This PBS produced show features Lindsay Ellis, a YouTube-famous video essayist. On her own channel she covers mostly the big screen. But in It’s Lit, she talks books. These videos are binge-worthy short, and you can probably spend an easy evening watching them all. The animation is good if a little dorky, and the same can be said of the topics Ellis covers.
Hosted by Michael Silverblatt, this KCRW produced radio program is all about the author. Featuring interviews with authors for over the last two decades, this show is a treasure trove of the talented and the famous. If you’re interested in hearing one of the most well-read interviewers speak with great novelists, poets, and even some of our great essayists, then this show is a must for you.
Mattia Ravasi loves to talk about books. On his YouTube channel you’ll find book reviews, a deep read of Gravity’s Rainbow, and more. I like to watch his channel both to discover new books and to see what he has to share about my favorite classics. His videos are a bit rough around the edges, but I still encourage you to give him a try. He’s bound to improve over time, especially if we support him. And we all want our literary booktubers to improve, grow, and thrive. What I really like about him is that he often loves the books and authors I don’t, and vice verse. And yet I still find what he has to say compelling.
Another YouTuber who loves to discourse about books. Ryan talks about great writing and great authors. I especially like when he does close readings of short fiction. He’ll provide a link to the story so you can read it before finishing his video. More recently he has been doing a reading challenge and livestreams. You can see Ryan’s passion for literature on his face when he’s talking about his favorite authors. Like most amazing book nerds on YouTube, he could use more support. So, for the love of Ryan, check him out.
Hosted by Sarah Rhea Werner, this podcast is all about the the writing process and the author. Broken into two types of shows—interviews and monologues—you’ll easily find an interesting episode. I personally love her monologues. Hearing Sarah give advice and reflection on the writing life gives me a boost when my inner-muse is feeling lethargic. The Coffee Break episodes feature authors Sarah has interviewed. You can even find an interview with me somewhere in the archives. Out of all the shows on my list, I’d say Write Now is the most open to all types of readers and authors.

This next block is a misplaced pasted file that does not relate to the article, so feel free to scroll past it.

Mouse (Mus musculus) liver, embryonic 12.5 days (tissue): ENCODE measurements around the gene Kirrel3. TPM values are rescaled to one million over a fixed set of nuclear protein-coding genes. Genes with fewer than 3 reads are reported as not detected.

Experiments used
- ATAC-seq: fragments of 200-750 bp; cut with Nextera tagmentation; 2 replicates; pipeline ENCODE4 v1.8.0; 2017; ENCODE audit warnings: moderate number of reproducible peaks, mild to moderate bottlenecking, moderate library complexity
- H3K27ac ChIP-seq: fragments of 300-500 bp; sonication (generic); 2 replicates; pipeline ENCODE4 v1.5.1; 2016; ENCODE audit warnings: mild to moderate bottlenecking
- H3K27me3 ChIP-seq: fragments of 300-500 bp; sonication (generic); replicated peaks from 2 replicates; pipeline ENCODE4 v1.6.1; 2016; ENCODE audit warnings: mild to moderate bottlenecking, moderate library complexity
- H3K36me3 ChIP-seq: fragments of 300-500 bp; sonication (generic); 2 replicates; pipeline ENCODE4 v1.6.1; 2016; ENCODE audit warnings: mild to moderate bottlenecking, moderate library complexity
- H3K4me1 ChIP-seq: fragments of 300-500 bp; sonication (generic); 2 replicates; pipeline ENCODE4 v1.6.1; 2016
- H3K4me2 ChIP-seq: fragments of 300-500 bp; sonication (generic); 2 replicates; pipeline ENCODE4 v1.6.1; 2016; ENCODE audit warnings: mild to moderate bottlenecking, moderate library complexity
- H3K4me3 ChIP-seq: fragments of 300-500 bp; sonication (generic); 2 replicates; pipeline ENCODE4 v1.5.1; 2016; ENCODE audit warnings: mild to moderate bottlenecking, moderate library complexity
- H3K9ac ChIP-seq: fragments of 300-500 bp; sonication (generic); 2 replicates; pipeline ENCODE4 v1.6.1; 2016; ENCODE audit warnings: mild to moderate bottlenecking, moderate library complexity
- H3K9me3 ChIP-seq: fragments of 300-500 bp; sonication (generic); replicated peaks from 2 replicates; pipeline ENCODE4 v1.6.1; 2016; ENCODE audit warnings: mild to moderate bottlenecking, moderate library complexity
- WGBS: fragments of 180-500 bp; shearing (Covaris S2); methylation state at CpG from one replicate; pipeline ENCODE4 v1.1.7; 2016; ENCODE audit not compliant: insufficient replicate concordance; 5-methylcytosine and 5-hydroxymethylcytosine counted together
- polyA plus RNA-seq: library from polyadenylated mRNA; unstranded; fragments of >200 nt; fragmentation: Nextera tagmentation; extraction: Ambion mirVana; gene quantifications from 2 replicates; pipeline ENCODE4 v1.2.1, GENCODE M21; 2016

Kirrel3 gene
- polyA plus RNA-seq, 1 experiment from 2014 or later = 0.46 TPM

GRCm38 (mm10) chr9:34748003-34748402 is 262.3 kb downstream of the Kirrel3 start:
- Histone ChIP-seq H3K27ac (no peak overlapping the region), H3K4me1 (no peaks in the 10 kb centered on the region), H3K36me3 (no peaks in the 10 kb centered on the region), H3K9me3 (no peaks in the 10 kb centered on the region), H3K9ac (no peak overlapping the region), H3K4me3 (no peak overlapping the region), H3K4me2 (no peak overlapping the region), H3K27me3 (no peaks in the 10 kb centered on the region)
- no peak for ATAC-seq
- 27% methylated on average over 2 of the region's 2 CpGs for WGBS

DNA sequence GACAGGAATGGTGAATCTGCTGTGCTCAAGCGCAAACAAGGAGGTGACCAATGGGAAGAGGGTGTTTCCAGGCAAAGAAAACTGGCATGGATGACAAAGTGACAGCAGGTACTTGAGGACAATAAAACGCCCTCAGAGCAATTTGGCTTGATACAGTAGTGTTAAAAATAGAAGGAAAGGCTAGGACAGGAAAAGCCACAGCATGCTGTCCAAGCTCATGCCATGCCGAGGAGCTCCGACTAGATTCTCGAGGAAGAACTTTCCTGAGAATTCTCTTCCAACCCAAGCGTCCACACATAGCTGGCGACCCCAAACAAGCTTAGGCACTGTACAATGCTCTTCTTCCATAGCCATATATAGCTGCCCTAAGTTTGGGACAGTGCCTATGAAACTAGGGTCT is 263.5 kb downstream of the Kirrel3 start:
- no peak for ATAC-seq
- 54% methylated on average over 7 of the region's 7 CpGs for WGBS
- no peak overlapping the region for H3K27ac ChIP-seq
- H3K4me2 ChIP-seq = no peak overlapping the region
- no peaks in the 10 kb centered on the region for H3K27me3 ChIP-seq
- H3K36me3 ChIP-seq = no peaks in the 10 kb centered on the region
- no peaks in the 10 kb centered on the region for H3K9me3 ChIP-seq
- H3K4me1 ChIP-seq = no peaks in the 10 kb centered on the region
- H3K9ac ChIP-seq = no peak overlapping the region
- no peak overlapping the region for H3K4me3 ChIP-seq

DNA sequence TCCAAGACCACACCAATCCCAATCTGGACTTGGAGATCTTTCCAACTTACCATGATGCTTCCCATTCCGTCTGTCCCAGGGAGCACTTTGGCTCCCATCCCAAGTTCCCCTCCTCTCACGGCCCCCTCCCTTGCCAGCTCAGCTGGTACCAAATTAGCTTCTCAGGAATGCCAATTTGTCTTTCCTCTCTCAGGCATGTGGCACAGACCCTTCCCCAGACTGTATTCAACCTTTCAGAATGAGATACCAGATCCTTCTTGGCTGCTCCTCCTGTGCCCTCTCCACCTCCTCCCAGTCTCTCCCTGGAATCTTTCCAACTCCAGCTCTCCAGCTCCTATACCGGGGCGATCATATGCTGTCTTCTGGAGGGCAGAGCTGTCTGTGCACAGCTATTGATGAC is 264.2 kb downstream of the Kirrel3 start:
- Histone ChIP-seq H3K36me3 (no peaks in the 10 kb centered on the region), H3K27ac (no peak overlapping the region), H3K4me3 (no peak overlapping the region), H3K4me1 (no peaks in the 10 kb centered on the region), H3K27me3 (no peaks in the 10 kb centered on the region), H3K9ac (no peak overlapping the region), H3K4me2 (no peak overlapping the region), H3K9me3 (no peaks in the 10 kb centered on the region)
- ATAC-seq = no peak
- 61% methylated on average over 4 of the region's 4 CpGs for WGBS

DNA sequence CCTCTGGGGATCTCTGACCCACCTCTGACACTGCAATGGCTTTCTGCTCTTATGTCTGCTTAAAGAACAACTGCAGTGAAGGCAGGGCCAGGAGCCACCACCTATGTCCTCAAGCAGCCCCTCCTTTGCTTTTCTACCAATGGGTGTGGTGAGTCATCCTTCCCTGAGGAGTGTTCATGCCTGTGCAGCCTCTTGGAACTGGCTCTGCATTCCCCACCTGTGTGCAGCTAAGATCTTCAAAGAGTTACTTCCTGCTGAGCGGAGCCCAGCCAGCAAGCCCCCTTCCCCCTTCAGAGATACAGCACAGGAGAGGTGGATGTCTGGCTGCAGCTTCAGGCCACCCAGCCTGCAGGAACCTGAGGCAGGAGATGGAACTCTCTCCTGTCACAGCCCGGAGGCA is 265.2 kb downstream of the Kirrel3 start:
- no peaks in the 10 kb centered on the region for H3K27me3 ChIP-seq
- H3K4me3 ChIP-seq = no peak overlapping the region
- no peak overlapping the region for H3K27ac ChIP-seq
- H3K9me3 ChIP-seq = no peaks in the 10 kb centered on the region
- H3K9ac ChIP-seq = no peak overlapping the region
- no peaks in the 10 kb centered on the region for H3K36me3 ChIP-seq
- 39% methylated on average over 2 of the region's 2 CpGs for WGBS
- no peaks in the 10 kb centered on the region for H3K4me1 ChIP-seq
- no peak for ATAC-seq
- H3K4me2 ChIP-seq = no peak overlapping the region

Hosted from the campus of Stanford University’s KZSU radio station, this program is all about life and literature. Entitled Opinions may have a pretentious name, but the expertise of the host and those he interviews give the title another meaning, one that speaks to a lives lived in pursuit of knowledge and deep learning. Not all shows could get away with a name like Entitled Opinions, but this one most certainly can. The show revolves mostly around literature, philosophy, and art with occasional forays into science, politics, and other topics that anyone interested in the world them will also enjoy.
This podcast was recommended to me in my Literary Fiction Writers group on Facebook by a friend of the podcaster. The first season is pretty bare bones, but it picks up quickly from there. Interviews, literary readings, and literary ramblings are in store on this show about books and life. Episodes are currently listed at the bottom of the home page.
This seminar-related podcast was founded in 2018. Sadly, it only has four episodes, but I kind of love it. It’s generally a Q&A format covering a range of contemporary literary topics. It’s student-led, having different interviewers running each episode. This might be why there’s not too many of them up yet (no one particular host whose vision runs the thing). So take a listen and maybe even contact Melanie Micir at firstname.lastname@example.org to ask about upcoming episodes.
This YouTube channel is an amazing source of writing advice. If you’ve ever wanted to know about the how in writing fiction, this is a great resource. From plotting to editing, from developing characters to incorporating flashback, this channel has some practical advice for all writers. Now there are probably tons of great writing channels out there on YouTube, but I’ve gravitated to this one because she’s so often focused on aspects of the writing process I either don’t think consciously about or don’t use at all; I find it intriguing, plus it gets me examining what I typically do by instinct.
You’ll also find a good mix of recent reads and writing vlogs on this channel, so you’ll not only get advice but also get to know Shaelin along with receiving some great book recommendations.
I do have a list of about 9 other podcasts and programs I want to check out. As I listen to these and make my assessments, I’ll add them here if I like them. If you have any recommendations, please do share them in the comments. I promise I will give them a gander.
Remember, if you can’t feed your brain books, book talk is a great alternative. Goodnight and happy listening.
Thanks so much to Public House Magazine for publishing “Therapy” in Issue number 9 of their amazingly transgressive print publication. This is a super special issue because the magazine turns into a full 2019 calendar. Yep, read it, fill in the crossword puzzles, and then hang it up as useful wall art.
“Therapy” is a piece of fiction from my dialogue-only collection, Dialogues: A Collection of Creative Conversations. Public House has published it under the title “Pissing Therapy.”